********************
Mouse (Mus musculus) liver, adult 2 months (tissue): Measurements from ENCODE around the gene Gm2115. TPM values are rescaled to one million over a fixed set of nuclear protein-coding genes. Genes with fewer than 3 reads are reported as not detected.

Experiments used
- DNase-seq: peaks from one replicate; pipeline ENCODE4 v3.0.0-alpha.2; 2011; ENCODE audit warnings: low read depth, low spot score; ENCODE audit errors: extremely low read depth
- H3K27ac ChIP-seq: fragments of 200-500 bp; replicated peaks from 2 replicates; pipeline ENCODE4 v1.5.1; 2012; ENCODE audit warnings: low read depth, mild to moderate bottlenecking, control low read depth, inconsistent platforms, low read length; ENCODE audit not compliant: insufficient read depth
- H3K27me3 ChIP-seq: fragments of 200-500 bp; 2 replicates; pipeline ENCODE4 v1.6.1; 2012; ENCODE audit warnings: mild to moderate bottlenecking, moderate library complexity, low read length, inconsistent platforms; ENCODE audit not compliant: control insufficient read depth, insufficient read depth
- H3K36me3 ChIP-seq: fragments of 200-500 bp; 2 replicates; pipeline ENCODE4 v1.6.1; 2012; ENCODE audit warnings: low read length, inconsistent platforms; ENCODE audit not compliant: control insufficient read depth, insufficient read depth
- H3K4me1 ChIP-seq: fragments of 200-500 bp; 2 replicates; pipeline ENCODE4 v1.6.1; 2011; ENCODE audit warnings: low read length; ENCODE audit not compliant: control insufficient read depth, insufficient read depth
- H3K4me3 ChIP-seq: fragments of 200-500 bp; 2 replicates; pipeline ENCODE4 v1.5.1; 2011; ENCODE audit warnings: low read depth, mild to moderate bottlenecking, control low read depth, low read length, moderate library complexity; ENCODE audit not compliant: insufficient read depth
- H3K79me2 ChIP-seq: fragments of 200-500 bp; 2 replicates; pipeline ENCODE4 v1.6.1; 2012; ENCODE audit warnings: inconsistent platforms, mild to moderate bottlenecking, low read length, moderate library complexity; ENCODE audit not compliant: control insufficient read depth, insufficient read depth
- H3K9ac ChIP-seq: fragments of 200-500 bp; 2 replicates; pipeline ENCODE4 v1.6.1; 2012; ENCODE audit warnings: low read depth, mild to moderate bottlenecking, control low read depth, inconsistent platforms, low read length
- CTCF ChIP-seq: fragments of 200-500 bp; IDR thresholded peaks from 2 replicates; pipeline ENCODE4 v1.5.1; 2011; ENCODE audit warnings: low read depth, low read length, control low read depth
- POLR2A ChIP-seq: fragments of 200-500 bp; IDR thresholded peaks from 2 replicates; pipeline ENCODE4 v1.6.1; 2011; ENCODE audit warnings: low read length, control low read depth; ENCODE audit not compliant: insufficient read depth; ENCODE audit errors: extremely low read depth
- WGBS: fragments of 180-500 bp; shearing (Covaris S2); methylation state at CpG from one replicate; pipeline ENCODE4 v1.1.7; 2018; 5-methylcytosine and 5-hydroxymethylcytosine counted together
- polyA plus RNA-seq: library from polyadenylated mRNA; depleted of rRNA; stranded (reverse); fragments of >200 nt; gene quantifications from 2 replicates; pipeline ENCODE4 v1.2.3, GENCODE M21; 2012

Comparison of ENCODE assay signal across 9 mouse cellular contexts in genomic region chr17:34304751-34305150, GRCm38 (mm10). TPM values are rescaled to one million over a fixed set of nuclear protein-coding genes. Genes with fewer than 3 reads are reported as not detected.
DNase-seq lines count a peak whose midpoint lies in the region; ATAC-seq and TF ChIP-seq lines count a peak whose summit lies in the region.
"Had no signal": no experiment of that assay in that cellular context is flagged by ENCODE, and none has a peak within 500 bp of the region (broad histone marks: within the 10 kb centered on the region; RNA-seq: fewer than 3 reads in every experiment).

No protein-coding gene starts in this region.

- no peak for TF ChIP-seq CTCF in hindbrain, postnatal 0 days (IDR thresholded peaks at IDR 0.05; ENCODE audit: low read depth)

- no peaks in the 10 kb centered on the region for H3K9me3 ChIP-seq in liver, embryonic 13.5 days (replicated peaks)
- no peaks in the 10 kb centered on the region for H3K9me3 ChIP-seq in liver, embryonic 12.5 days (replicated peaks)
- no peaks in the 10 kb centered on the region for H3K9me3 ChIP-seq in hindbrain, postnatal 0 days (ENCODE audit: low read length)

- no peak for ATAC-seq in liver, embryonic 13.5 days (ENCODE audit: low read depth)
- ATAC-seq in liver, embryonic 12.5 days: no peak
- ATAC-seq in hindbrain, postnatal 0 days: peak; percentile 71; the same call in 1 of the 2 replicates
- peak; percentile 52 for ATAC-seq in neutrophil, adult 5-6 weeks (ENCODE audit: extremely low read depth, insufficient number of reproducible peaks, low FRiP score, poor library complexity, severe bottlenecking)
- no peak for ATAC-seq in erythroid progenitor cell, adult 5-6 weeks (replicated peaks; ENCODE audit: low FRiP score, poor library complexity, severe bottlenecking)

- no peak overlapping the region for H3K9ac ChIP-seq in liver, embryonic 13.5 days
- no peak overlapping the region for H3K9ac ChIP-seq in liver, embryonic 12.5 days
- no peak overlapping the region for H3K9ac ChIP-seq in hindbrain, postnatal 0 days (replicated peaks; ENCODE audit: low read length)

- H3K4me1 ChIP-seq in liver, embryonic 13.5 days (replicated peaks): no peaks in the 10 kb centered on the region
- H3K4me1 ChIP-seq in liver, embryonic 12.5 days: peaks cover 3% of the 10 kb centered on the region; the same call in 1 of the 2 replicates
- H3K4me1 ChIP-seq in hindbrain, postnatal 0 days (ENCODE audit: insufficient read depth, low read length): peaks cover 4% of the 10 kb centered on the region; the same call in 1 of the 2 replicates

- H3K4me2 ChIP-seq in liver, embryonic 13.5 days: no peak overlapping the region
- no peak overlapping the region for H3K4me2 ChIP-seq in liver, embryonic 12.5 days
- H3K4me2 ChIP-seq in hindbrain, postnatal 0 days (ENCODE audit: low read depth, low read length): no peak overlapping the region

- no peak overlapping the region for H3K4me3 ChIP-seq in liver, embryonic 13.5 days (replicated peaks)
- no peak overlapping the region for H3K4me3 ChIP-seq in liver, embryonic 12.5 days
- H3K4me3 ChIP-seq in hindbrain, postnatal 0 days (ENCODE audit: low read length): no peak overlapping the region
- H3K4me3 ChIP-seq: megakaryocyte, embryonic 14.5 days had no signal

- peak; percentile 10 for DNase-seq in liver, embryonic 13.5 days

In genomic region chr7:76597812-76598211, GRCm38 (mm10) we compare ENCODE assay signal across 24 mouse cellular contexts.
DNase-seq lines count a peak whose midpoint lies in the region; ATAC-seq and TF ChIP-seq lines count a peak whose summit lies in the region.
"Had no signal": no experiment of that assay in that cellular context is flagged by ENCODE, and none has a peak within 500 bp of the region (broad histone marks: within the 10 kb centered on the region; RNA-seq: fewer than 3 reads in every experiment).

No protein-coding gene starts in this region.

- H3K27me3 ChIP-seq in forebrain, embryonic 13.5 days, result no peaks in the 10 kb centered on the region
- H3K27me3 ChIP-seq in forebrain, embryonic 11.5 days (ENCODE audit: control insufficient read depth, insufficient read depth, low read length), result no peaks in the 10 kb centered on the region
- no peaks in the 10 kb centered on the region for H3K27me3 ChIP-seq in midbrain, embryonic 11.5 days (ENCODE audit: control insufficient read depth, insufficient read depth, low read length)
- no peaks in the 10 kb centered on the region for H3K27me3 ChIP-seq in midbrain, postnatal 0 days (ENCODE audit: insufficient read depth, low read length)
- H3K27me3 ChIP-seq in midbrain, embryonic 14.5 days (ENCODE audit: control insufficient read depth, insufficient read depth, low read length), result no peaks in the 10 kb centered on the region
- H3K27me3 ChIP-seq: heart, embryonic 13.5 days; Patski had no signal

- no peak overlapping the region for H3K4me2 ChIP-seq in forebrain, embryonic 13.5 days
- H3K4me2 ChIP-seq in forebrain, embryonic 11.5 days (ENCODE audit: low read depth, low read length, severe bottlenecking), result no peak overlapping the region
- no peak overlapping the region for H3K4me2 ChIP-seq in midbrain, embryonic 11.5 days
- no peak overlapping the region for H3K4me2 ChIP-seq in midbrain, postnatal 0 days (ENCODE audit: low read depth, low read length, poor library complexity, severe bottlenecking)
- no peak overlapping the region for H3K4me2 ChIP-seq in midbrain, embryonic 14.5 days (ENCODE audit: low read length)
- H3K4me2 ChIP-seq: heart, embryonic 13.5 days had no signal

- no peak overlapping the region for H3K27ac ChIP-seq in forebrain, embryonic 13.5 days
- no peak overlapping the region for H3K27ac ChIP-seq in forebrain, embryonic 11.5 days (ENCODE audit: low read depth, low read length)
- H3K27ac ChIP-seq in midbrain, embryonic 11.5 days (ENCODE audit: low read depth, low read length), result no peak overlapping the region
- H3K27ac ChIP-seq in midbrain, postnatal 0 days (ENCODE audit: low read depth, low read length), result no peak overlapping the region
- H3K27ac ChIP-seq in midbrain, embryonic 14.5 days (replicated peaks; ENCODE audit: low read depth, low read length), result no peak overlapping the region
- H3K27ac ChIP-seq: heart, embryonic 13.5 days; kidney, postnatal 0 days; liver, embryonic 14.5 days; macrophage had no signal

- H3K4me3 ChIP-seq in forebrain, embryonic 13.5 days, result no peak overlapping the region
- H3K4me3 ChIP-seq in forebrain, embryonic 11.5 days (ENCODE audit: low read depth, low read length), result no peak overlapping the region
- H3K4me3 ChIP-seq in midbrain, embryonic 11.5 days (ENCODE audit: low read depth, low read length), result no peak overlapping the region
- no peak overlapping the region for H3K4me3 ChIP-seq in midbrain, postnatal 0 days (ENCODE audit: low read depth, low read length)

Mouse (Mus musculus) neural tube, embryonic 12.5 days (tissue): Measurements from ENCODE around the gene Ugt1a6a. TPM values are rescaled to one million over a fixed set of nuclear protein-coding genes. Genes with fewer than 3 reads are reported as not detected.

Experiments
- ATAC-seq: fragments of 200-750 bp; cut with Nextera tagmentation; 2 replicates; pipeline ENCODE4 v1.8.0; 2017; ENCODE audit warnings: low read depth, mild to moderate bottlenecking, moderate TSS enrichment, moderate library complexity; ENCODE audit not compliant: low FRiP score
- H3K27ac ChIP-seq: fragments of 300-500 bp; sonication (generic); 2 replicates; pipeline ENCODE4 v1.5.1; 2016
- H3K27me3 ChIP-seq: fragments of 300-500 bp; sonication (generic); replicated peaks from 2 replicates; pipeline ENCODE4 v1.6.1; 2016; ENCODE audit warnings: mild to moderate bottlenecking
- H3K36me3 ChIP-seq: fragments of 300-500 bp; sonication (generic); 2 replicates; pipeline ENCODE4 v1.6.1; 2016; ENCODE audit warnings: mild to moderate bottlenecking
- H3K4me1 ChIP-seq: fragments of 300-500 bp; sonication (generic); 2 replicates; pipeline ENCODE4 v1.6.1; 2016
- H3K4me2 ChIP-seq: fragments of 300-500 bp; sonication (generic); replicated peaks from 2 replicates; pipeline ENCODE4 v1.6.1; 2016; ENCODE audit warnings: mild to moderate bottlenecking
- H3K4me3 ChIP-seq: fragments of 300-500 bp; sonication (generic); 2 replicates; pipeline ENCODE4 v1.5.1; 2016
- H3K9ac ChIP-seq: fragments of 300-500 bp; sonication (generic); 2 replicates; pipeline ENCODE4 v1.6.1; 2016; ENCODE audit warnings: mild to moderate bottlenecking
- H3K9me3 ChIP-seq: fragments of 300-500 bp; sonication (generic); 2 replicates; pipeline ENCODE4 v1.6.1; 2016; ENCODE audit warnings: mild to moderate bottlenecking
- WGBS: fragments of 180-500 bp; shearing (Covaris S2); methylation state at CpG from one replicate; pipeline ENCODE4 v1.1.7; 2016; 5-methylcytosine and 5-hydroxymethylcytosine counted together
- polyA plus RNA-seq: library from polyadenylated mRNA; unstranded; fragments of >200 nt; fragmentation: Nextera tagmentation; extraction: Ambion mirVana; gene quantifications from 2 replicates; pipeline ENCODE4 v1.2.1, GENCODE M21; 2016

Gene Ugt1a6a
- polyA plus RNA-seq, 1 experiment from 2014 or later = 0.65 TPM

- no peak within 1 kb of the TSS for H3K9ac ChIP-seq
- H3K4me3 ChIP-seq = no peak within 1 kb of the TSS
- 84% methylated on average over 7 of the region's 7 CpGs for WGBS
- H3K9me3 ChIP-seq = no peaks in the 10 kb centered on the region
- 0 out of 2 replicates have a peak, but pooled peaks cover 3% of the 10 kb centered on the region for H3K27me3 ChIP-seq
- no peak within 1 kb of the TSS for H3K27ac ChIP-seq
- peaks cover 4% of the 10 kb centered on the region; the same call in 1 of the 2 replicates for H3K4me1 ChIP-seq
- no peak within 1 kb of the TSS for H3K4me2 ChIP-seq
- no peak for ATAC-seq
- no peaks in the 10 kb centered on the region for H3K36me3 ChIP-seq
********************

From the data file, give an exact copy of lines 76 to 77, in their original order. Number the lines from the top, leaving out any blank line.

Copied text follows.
- H3K4me3 ChIP-seq: fragments of 300-500 bp; sonication (generic); 2 replicates; pipeline ENCODE4 v1.5.1; 2016
- H3K9ac ChIP-seq: fragments of 300-500 bp; sonication (generic); 2 replicates; pipeline ENCODE4 v1.6.1; 2016; ENCODE audit warnings: mild to moderate bottlenecking